In addition to outreach, I launched #MyLASexEd on Tulane’s campus in mid-November. For one week, I tabled on Tulane’s campus daily to collect stories, experiences and selfies from students from all over the nation to compare their sex ed experiences. We collected around 20 stories in total and are looking to collect even more next semester. From the students we spoke to, it became clear that students from New Orleans, when compared to students from other parts of the country, like L.A. or Chicago, were not receiving a very valuable sex ed experience. Many students from Louisiana told me that they either could not remember anything they learned in sex ed, or that they were taught abstinence and nothing else. Very few, if any, of them reported to me that they learned about STIs, safe sex, consent, birth control or healthy sexual relationships. When compared to other students’ stories, such as learning about the prevalence of STIs and how to avoid them, or how to put a condom on and use different forms of birth control, it is clear that students from Louisiana are missing out on some parts of sex ed that could really help them down the road. Interestingly, even students who reported having what they claimed to be fairly comprehensive sex ed stated that they did not learn about non-heterosexual sexual relationships in their sex ed, so it appears as though that is something that could be improved upon nationwide.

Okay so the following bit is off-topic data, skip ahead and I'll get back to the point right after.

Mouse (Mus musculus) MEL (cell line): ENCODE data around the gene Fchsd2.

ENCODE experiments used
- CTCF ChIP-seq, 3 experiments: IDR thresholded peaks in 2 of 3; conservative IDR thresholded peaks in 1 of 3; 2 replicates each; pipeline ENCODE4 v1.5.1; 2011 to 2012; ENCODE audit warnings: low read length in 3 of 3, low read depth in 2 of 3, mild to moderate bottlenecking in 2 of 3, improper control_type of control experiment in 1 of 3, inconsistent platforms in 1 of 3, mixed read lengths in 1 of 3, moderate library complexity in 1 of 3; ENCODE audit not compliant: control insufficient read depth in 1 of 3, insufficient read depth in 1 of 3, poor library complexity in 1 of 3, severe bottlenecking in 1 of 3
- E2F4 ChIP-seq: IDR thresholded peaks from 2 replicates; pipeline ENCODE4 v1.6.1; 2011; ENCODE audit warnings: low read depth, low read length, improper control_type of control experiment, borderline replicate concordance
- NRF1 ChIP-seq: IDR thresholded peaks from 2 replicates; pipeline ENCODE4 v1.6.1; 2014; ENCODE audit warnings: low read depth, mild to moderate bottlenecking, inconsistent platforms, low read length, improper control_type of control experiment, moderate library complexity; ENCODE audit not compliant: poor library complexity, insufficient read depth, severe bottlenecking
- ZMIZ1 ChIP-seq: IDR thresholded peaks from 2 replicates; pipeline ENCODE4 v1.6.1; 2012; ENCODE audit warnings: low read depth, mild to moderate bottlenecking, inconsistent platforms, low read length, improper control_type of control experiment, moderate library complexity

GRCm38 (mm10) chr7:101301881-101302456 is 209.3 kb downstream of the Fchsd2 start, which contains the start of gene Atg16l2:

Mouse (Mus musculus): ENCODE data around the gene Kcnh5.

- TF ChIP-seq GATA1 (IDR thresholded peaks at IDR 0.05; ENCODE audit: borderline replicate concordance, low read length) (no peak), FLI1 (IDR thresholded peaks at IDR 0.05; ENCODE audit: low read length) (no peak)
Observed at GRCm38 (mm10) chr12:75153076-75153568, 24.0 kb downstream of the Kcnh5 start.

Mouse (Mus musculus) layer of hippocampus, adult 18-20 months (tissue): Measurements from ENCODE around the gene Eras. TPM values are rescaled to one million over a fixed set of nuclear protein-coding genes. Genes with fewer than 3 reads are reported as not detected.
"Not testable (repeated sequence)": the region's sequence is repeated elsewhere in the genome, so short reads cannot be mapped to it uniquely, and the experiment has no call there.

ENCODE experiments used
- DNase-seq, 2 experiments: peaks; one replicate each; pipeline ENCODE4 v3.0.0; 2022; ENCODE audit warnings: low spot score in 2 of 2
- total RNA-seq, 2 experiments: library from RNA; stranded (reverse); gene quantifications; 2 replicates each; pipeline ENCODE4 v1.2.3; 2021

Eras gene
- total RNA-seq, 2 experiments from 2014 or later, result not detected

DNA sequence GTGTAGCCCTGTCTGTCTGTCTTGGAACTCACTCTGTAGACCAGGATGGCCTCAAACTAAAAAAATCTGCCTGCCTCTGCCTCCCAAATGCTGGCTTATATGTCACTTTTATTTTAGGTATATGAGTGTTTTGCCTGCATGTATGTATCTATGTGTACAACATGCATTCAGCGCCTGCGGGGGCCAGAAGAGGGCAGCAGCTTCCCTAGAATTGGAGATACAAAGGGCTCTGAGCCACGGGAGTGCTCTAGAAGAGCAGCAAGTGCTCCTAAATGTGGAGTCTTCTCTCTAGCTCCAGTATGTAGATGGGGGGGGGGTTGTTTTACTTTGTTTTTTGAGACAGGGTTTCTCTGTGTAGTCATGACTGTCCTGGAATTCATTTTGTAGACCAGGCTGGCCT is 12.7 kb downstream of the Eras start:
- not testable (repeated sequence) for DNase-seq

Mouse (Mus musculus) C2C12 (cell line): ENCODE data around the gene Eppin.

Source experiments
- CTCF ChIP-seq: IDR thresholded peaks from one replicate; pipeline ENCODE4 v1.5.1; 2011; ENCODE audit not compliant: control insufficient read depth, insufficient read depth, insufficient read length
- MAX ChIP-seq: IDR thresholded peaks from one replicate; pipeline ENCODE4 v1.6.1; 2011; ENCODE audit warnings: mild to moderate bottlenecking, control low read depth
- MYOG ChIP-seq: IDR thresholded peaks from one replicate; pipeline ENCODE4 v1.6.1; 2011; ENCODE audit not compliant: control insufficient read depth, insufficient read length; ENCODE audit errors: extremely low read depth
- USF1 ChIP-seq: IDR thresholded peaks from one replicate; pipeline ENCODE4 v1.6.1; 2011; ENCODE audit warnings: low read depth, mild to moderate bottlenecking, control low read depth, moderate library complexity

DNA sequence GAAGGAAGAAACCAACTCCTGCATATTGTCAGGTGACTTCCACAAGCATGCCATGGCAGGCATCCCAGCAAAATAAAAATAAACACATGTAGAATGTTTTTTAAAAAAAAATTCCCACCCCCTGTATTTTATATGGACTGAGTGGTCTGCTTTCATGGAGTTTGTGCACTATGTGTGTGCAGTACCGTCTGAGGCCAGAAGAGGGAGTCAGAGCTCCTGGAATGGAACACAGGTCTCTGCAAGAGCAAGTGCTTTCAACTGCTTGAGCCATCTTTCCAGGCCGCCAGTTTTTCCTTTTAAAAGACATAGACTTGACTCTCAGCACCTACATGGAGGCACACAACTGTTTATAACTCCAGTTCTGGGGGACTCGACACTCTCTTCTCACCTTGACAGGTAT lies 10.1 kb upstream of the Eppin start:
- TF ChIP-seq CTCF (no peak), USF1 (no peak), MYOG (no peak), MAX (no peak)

I am so excited to have started the process of launching this campaign, and I am so excited to see where we can take it, and the stories we collected, in the future. The goal is to use these stories to present to lawmakers about how Louisiana’s sex ed programs are failing their students. Thus far, the evidence that I have gathered make this clear, and I am excited to start to use these stories to fight for change in LA.